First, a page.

Fig. 3: Characteristics of the SIC–QHE phase in graphene–CrOCl heterostructures.
figure 3

a,b, Rxx (a) and Rxy (b) of device-S16 plotted in the parameter space of δD and B. c, Line profiles of Rxx and Rxy at δD = –0.08 V nm–1. Inset: temperature dependence of another typical sample (device-S40) at δD = –0.15 V nm–1. d, Line profile of Rxx in a at B = –1 T (indicated by the vertical white dashed line). Red dots are resistive peaks picked by each maximum. e, Dependence of δD and \(\sqrt{N}\). The black solid line is a linear fit. f, Parabolic dependence of \(\updelta D=\alpha \sqrt{B|N| }\), plotted with α = 0.513 and N < 200.

By extracting a line profile of Rxx in Fig. 3a at B = –1 T (indicated by the vertical white dashed line), resistive peaks were found at each LL, as indicated by the red dots in Fig. 3d. It was found that the δD values at each resistive peak were in linear dependence with \(\sqrt{N}\), with N the Nth LL, shown in Fig. 3e. This is a typical Landau quantization energy dependence in conventional monolayered graphene. Indeed, the δDB relation can be fitted using a parabolic curve as \(\updelta D=\alpha \sqrt{B| N| }\). The peaks of Rxx of the first LL in Fig. 3a (red circles) were fitted with a white solid parabolic curve, with α = 0.513. The first 200 LLs were then plotted (Fig. 3f), and well simulated the experimental δD data. This indicates that δD linearly tunes the chemical potential of the LLs of graphene, which stimulated us to propose a possible mechanism to explain the SIC–QHE as outlined in the following section. Interestingly, the observed SIC–QHE phase seems to have no connection to the antiferromagnetic nature of CrOCl, as its Néel temperature is ~13 K (ref. 23), much lower than the upper bound temperature for the SIC–QHE phase. In addition, we noticed that a sister compound of CrOCl, FeOCl, is far less stable, and could not be used to check the universality of the findings in this work (Supplementary Fig. 24).

We then replotted (Fig. 4a) the Rxx of device-S16 in the Deffntot space at 14 T with false colour that separates the boundary between the conventional and SIC phases, and the LLs naturally denote iso-doping lines, as defined by ν = hngraphene/eB. Two key features are seen in Fig. 4a. First, the CNP is bent as the system enters from conventional phase into the SIC phase. Second, each spacing between the iso-doping lines increases as the system enters deeper into the SIC phase. We propose an electrostatic model in Supplementary Note 1. An interfacial band with considerable charge density of n2 is introduced at the surface of CrOCl with a distance d2 below the graphene layer, and the top and bottom gates are located at distances d1 and d3, respectively, as illustrated in Supplementary Fig. 25a,b. By evaluating the model, we found that these two major features can be well reproduced, as shown in the phase diagram in Fig. 4b. Nevertheless, in the simplified model we had to introduce two assumptions—a band structure reconstruction with an enhanced Fermi velocity once the Fermi level of graphene becomes aligned with the interfacial band in CrOCl, and also that the interfacial band exhibits no contribution to transport, as discussed in Supplementary Figs. 2528.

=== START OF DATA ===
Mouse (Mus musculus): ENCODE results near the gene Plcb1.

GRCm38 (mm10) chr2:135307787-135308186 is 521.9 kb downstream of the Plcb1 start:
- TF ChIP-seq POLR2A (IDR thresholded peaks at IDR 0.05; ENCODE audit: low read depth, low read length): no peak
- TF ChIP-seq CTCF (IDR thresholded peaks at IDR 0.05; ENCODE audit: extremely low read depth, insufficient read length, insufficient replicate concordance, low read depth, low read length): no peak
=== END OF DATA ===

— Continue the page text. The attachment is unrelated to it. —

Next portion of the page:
Fig. 4: QH phase diagram in the Deffntot space and the transition processes between phases.
figure 4

a,b, Experimental (a) and calculated (b) phase diagram in the Deffntot space, with the phase boundary highlighted. Iso-doping lines with the calculated ngraphene are indicated by solid lines in b. c, Schematic of a typical phase diagram with two paths of transition processes noted by arrows. dj, Schematics of the band diagrams (steps (1)–(4)) for path a (dg, respectively) and those (steps (1′)–(3′) for path b (hj, respectively) illustrated in c.

We further performed density functional theory calculations (Supplementary Figs. 2931 in Supplementary Note 2). It is seen that, in the bilayered CrOCl model and at certain vertical electric fields, the interfacial band from the top layer of CrOCl (Supplementary Figs. 3234) starts to overlap with the Fermi level of graphene. The charge transfer from graphene to the interfacial band is thus allowed via tunnelling. Our calculations suggest that a long-wavelength localized charge order (a Wigner crystal, in this case, as the dimensionless Wigner–Seitz radii are estimated to exceed the critical value of 31 for two-dimensional electrons,33 shown in Supplementary Table 1) is likely to form in the interfacial band of the Cr 3d orbitals in the top layer of CrOCl. This self-consistently explains that, once filled with electrons, the interfacial band may undergo a Wigner instability and does not contribute to transport, but provides a superlattice of Coulomb potential for the graphene resting on top. When systematically considering the interplay between generic long-range Coulomb superlattice potentials in a number of materials coupled with graphene, our separate theoretical work suggests that such e−e interaction in graphene indeed enhances the Fermi velocity dramatically and in the meantime opens a gap at the CNP34. It came to our notice that similar phenomena were also recently seen, such as in graphene–CrI3 system35.